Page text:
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Chapter 5. National Security

BRAZIL'S ARMED FORCES (Forças Armadas) have played an active political role ever since they helped overthrow the empire in 1889. From 1930 until 1964, they asserted their moderating power (poder moderador--see Glossary) and intervened frequently in the political process. In 1964 the military ousted the civilian president and governed for twenty-one years.

A national security doctrine, with two major elements, guided the military regime. The first element was a broad definition of security that included not only defense against external aggression but also internal defense against insurgency and communism. By using repressive measures, the military countered domestic insurgencies successfully from 1967 through 1973. The second element was economic development. Under the military, the role of the state in the economy grew considerably with the expansion of Brazil's industrial base. High economic growth rates of the 1968-73 period helped to legitimize military government.

The armed forces returned to the barracks in March 1985. Although they have continued to assert themselves politically, their political influence has been reduced substantially because of several factors. First, as Brazil has sought to consolidate its democracy, the National Congress (Congresso Nacional; hereafter, Congress) and civilian ministries have become more involved and influential in broadly defined security issues. Second, the military was forced to compete with civilian ministries for extremely limited resources and was unable to halt a continual decline in its share of government expenditures. And third, although the 1988 constitution preserves the external and internal roles of the armed forces, it places the military under presidential authority. Thus, the new charter changed the manner in which the military could exercise its moderating power (see The Military Mission since 1988, this ch.).

Furthermore, the armed forces were unable to promote and fund pet projects effectively in the nuclear, space, missile, and armament arenas. President Fernando Collor de Mello (1990-92) exposed Brazil's secret, military-sponsored nuclear bomb program, the so-called Parallel Program (Programa Paralelo). As a result, several of Brazil's nuclear programs were placed under international monitoring. Collor also placed the Brazilian space program controlled by the Brazilian Air Force (Força Aérea Brasileira--FAB) under civilian oversight. In addition, the Brazilian government announced in early 1994 that Brazil would seek to join the Missile Technology Control Regime (see Glossary), and succeeded in doing so in October 1995. Brazil's armaments industry, supported by the military regime, collapsed without any major intervention by the state to shore it up.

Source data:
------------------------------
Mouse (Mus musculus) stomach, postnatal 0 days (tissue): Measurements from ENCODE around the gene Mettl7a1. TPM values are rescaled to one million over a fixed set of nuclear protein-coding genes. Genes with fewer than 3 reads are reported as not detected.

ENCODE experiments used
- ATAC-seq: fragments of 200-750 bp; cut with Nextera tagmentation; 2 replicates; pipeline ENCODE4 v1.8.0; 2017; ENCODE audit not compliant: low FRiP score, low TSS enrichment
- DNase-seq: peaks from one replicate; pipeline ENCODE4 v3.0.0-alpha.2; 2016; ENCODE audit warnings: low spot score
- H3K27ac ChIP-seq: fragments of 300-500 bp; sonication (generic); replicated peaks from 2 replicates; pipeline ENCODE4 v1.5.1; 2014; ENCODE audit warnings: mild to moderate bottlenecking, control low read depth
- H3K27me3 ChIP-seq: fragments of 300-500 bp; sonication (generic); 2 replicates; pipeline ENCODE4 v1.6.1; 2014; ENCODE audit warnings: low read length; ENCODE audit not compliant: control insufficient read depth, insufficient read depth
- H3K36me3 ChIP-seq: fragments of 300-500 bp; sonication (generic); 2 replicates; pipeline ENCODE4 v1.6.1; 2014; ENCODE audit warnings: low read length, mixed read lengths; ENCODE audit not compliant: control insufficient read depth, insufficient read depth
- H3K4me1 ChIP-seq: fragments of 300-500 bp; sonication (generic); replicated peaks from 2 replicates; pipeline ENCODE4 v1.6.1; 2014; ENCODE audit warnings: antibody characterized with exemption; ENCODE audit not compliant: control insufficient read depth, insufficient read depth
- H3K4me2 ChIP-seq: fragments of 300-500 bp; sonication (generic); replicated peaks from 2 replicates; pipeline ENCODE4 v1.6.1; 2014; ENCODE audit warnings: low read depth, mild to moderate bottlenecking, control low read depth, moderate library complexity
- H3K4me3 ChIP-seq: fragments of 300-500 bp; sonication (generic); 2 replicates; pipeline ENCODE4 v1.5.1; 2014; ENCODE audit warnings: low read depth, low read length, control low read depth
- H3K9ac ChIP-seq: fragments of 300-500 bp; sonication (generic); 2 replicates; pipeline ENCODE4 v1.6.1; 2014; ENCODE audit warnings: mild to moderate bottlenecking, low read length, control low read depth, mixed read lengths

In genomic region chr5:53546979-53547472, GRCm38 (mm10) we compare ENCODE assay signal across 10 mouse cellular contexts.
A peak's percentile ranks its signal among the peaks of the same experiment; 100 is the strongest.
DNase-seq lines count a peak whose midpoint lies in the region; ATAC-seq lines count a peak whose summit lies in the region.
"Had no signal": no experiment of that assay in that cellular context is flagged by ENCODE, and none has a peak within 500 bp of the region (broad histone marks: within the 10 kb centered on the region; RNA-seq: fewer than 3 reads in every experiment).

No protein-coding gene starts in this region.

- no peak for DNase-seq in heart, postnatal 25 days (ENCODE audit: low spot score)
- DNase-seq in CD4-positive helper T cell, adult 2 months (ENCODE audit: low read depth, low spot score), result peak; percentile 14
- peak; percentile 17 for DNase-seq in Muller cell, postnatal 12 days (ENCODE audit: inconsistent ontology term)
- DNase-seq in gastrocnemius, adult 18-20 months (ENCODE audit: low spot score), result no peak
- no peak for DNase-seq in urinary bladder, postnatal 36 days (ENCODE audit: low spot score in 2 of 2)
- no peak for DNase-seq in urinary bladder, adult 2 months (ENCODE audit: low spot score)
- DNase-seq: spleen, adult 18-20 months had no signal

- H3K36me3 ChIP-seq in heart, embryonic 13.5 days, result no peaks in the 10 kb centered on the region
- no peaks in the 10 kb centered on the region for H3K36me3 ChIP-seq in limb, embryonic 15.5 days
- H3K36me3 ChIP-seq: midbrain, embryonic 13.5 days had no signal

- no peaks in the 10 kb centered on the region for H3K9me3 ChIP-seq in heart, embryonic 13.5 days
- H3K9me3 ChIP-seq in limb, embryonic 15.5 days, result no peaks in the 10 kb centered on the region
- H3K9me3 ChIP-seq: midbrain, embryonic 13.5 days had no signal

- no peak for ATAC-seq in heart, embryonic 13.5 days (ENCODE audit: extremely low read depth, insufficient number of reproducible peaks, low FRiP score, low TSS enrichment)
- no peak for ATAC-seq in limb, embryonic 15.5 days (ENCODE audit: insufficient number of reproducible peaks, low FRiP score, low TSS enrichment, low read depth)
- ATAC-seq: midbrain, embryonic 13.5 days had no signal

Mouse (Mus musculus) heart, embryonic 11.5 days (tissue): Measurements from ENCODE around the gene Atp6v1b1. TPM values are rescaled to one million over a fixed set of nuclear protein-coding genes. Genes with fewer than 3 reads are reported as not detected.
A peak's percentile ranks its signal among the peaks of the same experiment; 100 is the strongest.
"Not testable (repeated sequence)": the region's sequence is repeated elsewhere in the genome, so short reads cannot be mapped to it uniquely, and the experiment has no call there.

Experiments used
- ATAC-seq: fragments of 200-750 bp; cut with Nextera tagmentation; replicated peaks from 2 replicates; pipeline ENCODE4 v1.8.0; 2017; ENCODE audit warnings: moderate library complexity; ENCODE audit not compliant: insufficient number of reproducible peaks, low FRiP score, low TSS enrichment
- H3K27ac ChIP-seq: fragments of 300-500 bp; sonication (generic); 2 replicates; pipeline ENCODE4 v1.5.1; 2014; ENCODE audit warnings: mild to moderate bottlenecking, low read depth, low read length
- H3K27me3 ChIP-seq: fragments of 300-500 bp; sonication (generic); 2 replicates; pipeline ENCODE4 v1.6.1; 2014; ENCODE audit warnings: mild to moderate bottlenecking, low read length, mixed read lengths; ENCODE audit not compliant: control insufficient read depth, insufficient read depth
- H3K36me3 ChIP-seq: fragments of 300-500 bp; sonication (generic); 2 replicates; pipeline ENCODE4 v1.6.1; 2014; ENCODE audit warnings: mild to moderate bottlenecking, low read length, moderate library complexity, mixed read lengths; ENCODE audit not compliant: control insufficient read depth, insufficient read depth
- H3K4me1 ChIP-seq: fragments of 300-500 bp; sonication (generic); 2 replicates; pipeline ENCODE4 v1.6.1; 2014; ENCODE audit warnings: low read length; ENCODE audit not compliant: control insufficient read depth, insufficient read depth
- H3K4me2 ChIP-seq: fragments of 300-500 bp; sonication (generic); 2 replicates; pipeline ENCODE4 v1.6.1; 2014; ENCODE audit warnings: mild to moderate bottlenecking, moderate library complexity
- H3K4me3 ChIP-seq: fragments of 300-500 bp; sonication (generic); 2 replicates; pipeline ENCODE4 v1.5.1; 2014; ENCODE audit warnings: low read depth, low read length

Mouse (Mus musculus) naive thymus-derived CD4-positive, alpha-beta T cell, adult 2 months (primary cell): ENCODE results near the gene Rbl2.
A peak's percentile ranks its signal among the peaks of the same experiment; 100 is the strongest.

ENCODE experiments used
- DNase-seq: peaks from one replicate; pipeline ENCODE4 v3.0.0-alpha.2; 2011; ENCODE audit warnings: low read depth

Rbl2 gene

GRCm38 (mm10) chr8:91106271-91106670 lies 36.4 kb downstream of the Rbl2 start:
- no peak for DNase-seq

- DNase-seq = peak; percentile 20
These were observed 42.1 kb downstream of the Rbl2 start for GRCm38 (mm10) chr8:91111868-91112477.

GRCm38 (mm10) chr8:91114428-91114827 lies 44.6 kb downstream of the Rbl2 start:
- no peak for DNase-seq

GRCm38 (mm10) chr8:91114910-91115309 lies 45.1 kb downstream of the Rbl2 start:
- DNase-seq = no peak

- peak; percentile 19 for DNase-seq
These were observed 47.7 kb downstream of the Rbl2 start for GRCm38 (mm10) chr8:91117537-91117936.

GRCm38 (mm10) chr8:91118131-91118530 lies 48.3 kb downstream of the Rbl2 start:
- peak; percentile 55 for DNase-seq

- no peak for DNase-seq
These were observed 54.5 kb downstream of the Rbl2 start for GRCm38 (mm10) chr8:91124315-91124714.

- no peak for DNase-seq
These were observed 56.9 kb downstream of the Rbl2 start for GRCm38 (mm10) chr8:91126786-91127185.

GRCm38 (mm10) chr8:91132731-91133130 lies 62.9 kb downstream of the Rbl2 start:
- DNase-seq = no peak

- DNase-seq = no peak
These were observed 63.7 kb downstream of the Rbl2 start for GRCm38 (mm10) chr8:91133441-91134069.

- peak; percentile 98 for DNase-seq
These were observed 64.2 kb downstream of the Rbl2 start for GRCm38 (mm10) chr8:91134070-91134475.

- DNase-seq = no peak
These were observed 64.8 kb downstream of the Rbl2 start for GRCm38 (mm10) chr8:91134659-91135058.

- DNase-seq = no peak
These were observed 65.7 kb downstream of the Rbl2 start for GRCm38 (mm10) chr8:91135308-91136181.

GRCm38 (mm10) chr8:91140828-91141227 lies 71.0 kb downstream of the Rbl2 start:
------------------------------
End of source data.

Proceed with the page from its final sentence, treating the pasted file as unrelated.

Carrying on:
Geopolitical changes and a shifting civil-military balance within Brazil recast the country's security interests. One geopolitical change in the early 1990s included a transformation from bipolarity toward multipolarity in the international system. Another change involved greater integration between Brazil and Argentina. Political and economic uncertainties in 1995 also influenced the Brazilian military's perceptions of the country's national security.

Since the 1950s, Brazil's rate of military expenditures has been among the lowest in the world. In 1993 this figure dropped to only 1.1 percent of the gross national product (GNP--see Glossary). This trend reflects the low level of external threat. Brazil is by far the largest country in Latin America and enjoys generally good relations with its ten South American neighbors. There is no threat to Brazil's internal security in the narrow sense of insurgencies. The politically inspired terrorism of the late 1960s and 1970s is nonexistent.

Despite the low level of defense expenditures, Brazil's armed forces are the largest in Latin America, with 314,000 active-duty troops and officers in 1997, including 132,000 conscripts. The Brazilian Army (Exército Brasileiro), the largest service (accounting for 66 percent of the total armed forces), has 200,000 active-duty troops and officers. The Brazilian Navy (Marinha do Brasil), totals 64,700 members, and the Brazilian Air Force (FAB), 50,000.

With no serious external or internal threats, the armed forces are searching for a new role. They are expanding their presence in the Amazon under the Northern Corridor (Calha Norte) program (see The Military in the Amazon, this ch.). In 1994 Brazilian troops joined United Nations (UN) peacekeeping forces in five countries. The Brazilian military, especially the army, has become more involved in civic-action programs, education, health care, and constructing roads, bridges, and railroads across the nation.

Debate in Brazil concerning national security policy has been practically nonexistent. Political dialogue is limited to discussion of the revisions of the constitution, where only modest changes in the role of the armed forces are expected. None of the political parties, except the Workers' Party (Partido dos Trabalhadores--PT), has articulated a position on defense matters. Although some civilians are experts in defense matters, their influence is negligible. There is no tradition of congressional oversight of the military, and the defense-related bureaucracy remains minuscule. Civil society continues to show a complete lack of interest in issues related to defense. The modest attempts by the armed forces to reevaluate their role, structure, doctrine, strategy, and tactics are conducted in a vacuum. Some analysts believe that the creation of a ministry of defense is a necessary condition for establishing civilian control of the military.

Data as of April 1997

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